Hammer’s having an equally tough time with his boss. “If you don’t have the girl by 11 o’clock tonight”, rages the president: “I’ll have your head !” (Oops – Morrow’s next – and last – screen appearance would be in Twilight Zone – The Movie). Hammer responds by sending in the cavalry, armed with flamethrowers, as a final solution to the gang problem. “I’m Hammer – the exterminator!” he rants. “You’re the biggest bastard in the world” retorts Trash. “He’s doing this just so he can get his sadistic rocks off” observes Ogre, coolly lighting his big cigar from an arc of flame aimed in his direction, before sitting down on his leopard-trim throne to enjoy a good smoke as his kingdom crumbles around him… made in the shade or what?

“Let the enemy have no survivors this day … horsemen … horsemen! “ raves Hammer, playing up the fascistic overtones in a manner reminiscent of Castellari’s own potrayal of Mussolini in The Winds Of War. “Hammer is God !” he modestly declares, before Trash pulls him down off his perch and drags him out of town behind his bike, Western-style.

Western Style

From its ludicrous title sequence to this totally arbitary ending, Bronx Warriors is an unalloyed action film delight. Never mind that, thematically, it’s just a comic-book retread of Enzo’s usual gonzoid vision, best displayed in his 1976 masterpiece Keoma… witness the shared sympathetic treatment of society’s maginals, likewise the undercurrent of heroic homeroticism, as when Trash mercifully breaks the neck of a tortured lieutenant while hugging him to those pulsating pecs. I don’t want to pursue this angle too far but it does state on IMDB that Gregory “beat off 2000 other hopefuls for the role of Trash”…. wow, I wonder how many cameras Castellari would have to deploy simultaneously to capture that kind of action!

Nobody ever put it better than that eminent Castellarologist, Quentin Tarantino, to wit: “He’s a hack, but a hack who really knows what he’s doing … you’re in good hands, and you’ll have great fun.” Additional helping hands here include ace cinematographer Sergio Salvati, production designer Massimo Lentini and editor Gianfranco Amicucci. Walter Rizzati’s score is rather more coherent than the one for his notable other credit, Fulci’s House By The Cemetery (though I guess. if you’re reading a blog entitled House Of Freudstein, that you probably already knew that…)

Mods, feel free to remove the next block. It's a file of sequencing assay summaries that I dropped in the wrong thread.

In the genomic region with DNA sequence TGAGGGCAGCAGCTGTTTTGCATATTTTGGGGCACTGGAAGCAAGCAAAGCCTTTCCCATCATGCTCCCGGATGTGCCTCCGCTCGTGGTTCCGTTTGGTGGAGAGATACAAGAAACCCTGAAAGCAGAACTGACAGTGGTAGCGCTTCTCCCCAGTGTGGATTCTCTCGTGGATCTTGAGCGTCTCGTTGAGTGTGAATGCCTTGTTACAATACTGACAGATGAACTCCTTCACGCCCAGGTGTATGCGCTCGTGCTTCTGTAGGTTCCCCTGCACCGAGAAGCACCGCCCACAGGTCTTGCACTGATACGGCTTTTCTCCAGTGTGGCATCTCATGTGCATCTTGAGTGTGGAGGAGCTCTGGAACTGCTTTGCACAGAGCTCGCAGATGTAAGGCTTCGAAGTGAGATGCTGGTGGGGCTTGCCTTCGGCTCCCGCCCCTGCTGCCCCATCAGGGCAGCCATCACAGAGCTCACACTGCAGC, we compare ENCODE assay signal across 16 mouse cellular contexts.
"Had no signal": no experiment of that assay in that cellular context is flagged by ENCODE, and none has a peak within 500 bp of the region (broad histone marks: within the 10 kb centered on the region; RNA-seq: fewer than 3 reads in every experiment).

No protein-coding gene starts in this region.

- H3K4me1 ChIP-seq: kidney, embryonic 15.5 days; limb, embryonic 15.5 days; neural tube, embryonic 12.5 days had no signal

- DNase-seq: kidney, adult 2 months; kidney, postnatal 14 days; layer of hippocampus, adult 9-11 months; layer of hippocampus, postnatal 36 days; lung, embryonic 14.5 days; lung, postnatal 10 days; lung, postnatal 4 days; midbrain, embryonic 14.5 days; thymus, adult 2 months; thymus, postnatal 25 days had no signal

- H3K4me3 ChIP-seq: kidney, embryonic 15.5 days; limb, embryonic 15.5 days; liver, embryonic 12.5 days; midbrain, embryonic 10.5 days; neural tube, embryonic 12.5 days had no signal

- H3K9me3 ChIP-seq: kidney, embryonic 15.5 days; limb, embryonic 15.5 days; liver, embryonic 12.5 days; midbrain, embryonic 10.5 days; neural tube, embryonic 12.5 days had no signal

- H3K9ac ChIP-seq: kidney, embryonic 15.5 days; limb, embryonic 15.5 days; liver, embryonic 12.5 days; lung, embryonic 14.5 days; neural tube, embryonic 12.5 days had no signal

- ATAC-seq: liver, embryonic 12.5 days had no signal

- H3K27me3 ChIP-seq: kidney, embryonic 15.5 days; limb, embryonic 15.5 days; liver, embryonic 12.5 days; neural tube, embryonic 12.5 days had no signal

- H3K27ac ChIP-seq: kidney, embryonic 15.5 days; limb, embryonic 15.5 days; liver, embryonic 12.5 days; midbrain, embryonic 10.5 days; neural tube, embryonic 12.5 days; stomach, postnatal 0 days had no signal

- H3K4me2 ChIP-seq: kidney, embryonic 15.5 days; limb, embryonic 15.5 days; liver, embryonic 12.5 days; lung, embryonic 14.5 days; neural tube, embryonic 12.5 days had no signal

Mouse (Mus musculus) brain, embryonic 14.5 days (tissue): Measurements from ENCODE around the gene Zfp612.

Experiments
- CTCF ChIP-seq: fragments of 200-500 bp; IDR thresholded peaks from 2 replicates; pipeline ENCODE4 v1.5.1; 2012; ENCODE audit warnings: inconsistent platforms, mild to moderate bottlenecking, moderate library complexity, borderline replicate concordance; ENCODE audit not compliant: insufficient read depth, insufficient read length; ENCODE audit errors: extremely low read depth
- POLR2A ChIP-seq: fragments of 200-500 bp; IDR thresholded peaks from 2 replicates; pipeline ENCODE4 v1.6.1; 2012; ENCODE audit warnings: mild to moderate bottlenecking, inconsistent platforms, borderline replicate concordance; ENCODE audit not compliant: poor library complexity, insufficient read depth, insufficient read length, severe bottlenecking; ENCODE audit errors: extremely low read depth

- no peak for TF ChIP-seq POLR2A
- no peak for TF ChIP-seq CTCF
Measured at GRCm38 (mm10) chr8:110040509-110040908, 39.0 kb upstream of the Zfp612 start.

BW Title Sequence

The Shameless DVD edition presents Bronx Warriors in all its anamorphic glory, revealing Castellari to be far more of a film-maker than you’d suspect on the evidence of previously released pan-and-scan travesties (I’m old enough to remember seeing these things in double bills at my local flea-pit when they first came out, over … shit, over thirty years ago!) Bonus materials comprise a Castellari introduction to the picture, an optional smart Alec “Fact Track” courtesy of Paul Alaoui, trailers and alternative credits sequence, plus the 25 minute featurette Warriors, Barbarians and Basterds, in which Castellari and Amicucci spill the fava beans on how to get more bang for your buck with multiple camera set-ups, slow motion, trick pans and by intercutting genuine Bronx exteriors with Italian lots and locations. Castrellari talks about employing the Hell’s Angels, how his friendship with middle weight boxing legend Rocky (Somebody Up There Likes Me) Graziano facilitated the Bronx shoot and, inevitably, the Tarantino connection.

Alternatively, if you think you’re man enough, you cold opt for the “Bronx Warriors Trilogy” steelbox, which also includes the 1983 sequel Escape From The Bronx (“Henry Silva was a nice guy…” opines Castellari in Warriors, Barbarians and Basterds: “… always talking about women and sex!”) and The New Barbarians (also 1983), with which Castellari opened a whole new can of  Italian post-Atomic worms.

BW2DEMONS_1990_SINGLE.jpg

 

Categories: Blu-ray / DVD Reviews | Tags: , , | Leave a comment

Create a free website or blog at WordPress.com.

%d bloggers like this: